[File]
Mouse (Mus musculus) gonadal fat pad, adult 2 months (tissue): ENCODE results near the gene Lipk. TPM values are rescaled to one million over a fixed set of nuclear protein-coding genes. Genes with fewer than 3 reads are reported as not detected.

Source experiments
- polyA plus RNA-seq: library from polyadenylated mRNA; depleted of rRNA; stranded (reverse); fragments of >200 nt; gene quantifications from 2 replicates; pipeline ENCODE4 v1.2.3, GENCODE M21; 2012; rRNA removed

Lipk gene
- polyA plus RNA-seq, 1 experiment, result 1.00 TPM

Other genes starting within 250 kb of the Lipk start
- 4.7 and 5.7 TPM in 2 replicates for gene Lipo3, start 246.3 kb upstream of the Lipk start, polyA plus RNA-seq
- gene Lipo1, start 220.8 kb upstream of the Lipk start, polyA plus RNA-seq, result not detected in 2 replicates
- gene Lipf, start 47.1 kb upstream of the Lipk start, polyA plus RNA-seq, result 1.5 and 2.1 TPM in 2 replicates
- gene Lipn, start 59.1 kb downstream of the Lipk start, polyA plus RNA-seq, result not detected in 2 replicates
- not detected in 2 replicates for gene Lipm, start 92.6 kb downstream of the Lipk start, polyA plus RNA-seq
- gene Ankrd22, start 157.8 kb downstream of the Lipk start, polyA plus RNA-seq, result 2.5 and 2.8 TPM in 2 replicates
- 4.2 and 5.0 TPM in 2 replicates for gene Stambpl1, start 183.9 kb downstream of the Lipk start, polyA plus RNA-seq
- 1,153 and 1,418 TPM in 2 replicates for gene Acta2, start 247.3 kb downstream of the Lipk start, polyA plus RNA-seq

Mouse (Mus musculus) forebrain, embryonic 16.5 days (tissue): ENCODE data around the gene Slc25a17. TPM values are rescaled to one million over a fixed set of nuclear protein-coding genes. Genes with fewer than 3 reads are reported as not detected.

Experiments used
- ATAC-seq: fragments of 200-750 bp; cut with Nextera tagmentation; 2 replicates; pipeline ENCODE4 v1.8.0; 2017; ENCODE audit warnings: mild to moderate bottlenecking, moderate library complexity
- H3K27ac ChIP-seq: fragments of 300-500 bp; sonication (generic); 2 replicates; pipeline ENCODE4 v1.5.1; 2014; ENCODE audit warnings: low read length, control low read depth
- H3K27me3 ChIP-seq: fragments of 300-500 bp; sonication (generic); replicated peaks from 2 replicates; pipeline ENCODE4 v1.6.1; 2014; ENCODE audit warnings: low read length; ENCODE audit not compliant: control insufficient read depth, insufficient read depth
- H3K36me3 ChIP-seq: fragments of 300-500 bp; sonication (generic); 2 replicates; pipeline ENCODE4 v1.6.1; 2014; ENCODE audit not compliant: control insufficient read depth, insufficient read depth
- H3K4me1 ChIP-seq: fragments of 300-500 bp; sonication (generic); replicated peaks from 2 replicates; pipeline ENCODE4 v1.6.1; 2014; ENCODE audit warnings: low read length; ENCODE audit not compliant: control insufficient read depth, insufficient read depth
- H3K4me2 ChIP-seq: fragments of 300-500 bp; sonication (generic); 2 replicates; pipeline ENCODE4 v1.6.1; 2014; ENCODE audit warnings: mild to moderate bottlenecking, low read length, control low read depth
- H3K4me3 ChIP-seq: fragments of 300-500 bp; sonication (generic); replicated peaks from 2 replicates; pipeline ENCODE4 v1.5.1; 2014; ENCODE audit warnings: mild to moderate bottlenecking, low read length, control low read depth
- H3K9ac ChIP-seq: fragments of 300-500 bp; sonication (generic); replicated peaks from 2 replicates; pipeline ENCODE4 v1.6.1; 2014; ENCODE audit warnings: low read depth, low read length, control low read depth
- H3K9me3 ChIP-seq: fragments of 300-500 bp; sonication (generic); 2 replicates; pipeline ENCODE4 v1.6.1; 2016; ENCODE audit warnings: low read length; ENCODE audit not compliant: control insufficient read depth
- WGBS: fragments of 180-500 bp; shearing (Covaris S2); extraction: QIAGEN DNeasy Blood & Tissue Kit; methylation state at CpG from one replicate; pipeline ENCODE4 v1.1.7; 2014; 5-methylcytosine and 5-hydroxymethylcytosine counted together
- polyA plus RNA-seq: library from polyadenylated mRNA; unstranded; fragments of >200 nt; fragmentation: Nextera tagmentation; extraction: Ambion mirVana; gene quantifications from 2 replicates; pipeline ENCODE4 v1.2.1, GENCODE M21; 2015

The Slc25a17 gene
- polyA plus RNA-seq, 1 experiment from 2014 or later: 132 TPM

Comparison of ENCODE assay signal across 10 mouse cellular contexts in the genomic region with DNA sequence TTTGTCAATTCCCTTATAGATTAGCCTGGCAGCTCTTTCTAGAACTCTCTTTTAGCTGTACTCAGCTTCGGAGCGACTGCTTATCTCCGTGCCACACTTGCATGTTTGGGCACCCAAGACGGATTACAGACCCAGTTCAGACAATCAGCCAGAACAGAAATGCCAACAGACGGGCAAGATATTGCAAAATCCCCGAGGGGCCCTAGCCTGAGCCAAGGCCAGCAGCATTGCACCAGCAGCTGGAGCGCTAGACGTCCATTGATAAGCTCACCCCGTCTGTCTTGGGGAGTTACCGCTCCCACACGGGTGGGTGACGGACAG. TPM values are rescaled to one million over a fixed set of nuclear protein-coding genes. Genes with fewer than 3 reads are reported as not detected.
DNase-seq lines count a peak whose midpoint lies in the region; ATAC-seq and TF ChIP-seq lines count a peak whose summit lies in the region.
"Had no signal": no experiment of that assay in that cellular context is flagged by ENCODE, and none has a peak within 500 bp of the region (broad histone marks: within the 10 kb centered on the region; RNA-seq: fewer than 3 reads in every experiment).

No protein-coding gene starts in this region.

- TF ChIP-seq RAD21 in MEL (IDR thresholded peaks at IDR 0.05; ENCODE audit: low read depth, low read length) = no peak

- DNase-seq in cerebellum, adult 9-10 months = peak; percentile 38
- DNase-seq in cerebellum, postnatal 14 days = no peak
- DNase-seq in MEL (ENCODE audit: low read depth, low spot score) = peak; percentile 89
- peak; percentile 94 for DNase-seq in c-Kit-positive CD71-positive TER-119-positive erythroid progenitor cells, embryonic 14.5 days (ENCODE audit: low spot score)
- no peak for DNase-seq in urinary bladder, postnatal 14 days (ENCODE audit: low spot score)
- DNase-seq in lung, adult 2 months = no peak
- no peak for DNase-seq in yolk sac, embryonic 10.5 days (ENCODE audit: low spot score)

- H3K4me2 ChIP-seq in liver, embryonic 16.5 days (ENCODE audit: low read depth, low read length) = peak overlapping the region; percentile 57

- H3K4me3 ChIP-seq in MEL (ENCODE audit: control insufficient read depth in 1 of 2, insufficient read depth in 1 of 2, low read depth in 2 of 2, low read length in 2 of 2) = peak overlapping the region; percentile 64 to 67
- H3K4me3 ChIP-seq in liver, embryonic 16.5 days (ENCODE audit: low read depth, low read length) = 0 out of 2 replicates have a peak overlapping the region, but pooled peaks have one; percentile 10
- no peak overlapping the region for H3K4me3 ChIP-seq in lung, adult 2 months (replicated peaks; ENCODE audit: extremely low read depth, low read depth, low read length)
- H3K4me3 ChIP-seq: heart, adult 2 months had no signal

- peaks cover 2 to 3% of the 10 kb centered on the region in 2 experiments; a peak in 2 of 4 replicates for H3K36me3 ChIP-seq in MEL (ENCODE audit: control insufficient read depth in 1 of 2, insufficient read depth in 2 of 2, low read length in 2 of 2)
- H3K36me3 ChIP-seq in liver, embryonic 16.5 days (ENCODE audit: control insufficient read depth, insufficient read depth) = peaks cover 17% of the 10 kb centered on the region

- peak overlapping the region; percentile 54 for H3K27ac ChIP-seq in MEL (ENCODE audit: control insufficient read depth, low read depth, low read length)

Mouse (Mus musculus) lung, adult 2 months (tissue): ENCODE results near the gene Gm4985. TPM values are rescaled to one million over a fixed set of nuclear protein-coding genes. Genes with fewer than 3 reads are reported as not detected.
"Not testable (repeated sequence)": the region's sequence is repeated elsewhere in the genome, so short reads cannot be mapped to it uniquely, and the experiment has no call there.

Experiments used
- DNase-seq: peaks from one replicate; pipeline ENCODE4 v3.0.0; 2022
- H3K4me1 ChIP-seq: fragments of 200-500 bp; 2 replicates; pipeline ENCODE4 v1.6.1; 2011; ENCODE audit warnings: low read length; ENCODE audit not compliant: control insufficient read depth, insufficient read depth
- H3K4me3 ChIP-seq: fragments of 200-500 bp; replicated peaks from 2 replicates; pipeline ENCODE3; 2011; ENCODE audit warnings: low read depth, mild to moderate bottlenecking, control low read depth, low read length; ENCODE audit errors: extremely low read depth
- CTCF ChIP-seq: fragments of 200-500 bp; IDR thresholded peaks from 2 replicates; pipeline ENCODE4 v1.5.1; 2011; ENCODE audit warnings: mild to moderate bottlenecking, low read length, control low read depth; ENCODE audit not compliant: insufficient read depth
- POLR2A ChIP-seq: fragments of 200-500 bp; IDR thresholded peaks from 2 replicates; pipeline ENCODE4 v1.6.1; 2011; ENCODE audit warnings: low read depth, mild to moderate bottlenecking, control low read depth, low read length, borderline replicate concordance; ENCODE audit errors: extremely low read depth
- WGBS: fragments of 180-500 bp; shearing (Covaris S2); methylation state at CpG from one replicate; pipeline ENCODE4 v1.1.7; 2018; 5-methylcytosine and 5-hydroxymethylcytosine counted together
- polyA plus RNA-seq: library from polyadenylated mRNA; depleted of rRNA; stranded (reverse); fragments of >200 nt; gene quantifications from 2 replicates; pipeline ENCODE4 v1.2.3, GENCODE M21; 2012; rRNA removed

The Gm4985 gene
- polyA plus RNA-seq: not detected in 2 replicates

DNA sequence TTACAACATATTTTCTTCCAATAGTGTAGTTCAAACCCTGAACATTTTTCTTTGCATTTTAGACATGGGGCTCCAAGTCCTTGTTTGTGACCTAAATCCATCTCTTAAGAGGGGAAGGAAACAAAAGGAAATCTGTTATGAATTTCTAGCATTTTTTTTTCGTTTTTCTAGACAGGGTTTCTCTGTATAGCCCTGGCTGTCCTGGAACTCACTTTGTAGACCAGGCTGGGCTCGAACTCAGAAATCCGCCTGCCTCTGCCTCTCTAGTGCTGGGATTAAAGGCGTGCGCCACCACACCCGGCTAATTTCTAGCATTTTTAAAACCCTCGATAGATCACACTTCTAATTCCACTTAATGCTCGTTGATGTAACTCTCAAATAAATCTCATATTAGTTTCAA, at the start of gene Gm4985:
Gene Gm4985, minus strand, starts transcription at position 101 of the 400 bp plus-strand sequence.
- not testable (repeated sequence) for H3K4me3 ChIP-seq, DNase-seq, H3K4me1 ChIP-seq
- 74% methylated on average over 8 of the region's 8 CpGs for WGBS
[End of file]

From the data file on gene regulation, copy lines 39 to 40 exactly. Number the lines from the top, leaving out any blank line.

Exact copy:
- no peak for DNase-seq in urinary bladder, postnatal 14 days (ENCODE audit: low spot score)
- DNase-seq in lung, adult 2 months = no peak